So, your brief says that the product you will advertise is a high range french cheese which has a much stronger personality than its competitors, untameable. The media dictates "single page print and posters". The name of the cheese is Roquefort Papillon, "butterfly" in French. So what do you do? Read more to see the three posters.

Credits: Ad Agency : Ysa Ossard Latge (TOULOUSE-FRANCE) Creative Director : Pierre-Yves Demarq Art Directors : Pierre-Yves Demarq, Cédric Morvan Copywriter : Alain Despaux Photographer : Yann Robert

Comments (3)

  • Dabitch's picture
    Dabitch

    Do any adgrunts hanging around at the mo' speak French? It seems to me that these visual mean something more like "catch" rather than simply "tame". Is "tame" one of those words that could mean a little of both in French? I mean.. Well look at the images, isn't it a little like they're saying catch the flavor? So I could see "untamable" in them being really hard to catch, quite simply.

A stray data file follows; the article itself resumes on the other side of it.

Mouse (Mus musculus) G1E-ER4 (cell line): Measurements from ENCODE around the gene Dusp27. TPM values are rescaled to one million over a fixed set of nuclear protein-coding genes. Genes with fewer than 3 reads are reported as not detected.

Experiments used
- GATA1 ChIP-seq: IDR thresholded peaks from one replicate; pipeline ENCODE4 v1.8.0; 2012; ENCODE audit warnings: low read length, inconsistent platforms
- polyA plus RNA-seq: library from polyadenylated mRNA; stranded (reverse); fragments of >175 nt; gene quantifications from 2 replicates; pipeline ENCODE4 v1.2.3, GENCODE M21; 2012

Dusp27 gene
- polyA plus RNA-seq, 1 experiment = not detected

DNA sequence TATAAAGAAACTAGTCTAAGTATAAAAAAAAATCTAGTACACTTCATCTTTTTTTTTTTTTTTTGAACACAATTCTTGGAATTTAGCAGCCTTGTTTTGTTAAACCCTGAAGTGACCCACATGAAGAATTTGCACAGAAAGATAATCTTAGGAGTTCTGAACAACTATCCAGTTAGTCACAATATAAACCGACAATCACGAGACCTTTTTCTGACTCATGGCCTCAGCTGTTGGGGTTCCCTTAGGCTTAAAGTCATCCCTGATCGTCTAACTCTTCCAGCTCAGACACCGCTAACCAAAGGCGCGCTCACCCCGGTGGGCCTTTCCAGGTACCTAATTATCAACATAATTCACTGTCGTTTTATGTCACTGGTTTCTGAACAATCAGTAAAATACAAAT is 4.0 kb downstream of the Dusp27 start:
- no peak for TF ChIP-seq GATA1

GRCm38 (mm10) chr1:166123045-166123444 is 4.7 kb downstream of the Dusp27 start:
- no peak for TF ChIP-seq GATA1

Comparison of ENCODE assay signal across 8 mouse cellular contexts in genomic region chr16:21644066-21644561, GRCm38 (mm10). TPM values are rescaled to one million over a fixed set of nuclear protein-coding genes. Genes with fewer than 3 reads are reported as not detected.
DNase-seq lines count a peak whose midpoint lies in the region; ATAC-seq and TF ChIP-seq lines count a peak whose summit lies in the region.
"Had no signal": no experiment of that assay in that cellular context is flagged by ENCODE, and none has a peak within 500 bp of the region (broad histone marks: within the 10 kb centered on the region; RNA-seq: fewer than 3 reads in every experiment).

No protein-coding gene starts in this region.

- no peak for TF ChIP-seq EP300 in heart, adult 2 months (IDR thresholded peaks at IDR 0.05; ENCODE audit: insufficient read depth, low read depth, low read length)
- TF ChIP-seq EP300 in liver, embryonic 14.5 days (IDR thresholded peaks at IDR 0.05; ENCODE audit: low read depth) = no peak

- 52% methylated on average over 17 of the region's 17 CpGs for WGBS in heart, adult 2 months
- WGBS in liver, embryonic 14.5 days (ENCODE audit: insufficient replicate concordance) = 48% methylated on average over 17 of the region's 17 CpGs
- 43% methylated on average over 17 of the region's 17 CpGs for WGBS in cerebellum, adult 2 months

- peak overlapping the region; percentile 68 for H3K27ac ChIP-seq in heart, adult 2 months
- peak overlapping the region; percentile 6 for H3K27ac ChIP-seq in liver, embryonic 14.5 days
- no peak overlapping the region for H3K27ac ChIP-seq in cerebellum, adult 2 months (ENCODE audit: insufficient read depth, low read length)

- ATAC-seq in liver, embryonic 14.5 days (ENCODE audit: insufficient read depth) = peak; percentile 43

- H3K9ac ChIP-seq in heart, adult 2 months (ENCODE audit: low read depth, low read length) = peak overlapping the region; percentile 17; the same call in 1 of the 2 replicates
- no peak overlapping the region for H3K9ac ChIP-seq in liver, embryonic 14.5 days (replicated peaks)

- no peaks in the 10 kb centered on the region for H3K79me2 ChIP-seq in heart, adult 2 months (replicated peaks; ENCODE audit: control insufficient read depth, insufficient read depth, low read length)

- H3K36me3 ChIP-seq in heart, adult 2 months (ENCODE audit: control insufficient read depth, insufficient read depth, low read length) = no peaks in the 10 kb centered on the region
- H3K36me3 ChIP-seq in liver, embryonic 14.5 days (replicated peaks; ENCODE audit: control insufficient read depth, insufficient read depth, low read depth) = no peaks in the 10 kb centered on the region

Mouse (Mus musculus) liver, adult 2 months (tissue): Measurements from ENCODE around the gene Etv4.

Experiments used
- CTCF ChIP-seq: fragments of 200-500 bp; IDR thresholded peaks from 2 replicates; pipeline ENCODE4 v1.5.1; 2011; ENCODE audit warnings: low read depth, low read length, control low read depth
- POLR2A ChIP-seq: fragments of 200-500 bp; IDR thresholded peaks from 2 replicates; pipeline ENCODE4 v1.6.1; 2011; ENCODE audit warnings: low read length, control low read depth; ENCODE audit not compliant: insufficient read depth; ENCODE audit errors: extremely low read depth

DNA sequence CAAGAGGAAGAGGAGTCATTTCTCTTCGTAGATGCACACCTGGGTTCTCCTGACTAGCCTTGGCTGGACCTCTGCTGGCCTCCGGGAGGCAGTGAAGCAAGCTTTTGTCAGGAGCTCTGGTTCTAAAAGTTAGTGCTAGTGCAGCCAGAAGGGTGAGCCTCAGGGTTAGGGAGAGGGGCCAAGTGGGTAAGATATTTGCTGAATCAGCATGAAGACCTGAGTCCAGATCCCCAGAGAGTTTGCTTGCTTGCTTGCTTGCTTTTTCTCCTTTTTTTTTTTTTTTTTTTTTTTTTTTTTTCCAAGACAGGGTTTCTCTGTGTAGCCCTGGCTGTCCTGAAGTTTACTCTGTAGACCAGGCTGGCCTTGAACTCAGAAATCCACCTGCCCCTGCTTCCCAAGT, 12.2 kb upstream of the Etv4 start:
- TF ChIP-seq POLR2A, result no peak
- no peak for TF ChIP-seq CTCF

I'm just not sure it works in English. Which it shouldn't, since it's a French campaign. ;) Just wondering what other people think of it.

    May 13, 2005
  • KevinAshton's picture
    KevinAshton

    I like 'em. The cheese, surely, is the malevolent force catching the butterfly, not the butterfly itself? Or am I missing their point and making up my own? It's late, but I like 'em, and a s a dumb man I now need to eat this cheese to prove my machismo, like it was hot sauce.

    Jul 08, 2005
  • mochazina's picture
    mochazina

    I needed to get a few cheese for a dinner party on Saturday, and told my roquefort loving partner to get this one just beacuse "the ads are really nice!".
    He did, and it was a hit, everyone liked it except me I hate roquefort.

    Jul 26, 2005

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Dabitch Creative Director, CEO, hell-raising sweetheart and editor of Adland. Globetrotting Swede who has lived and worked in New York, London, San Francisco, Amsterdam, Copenhagen and Stockholm.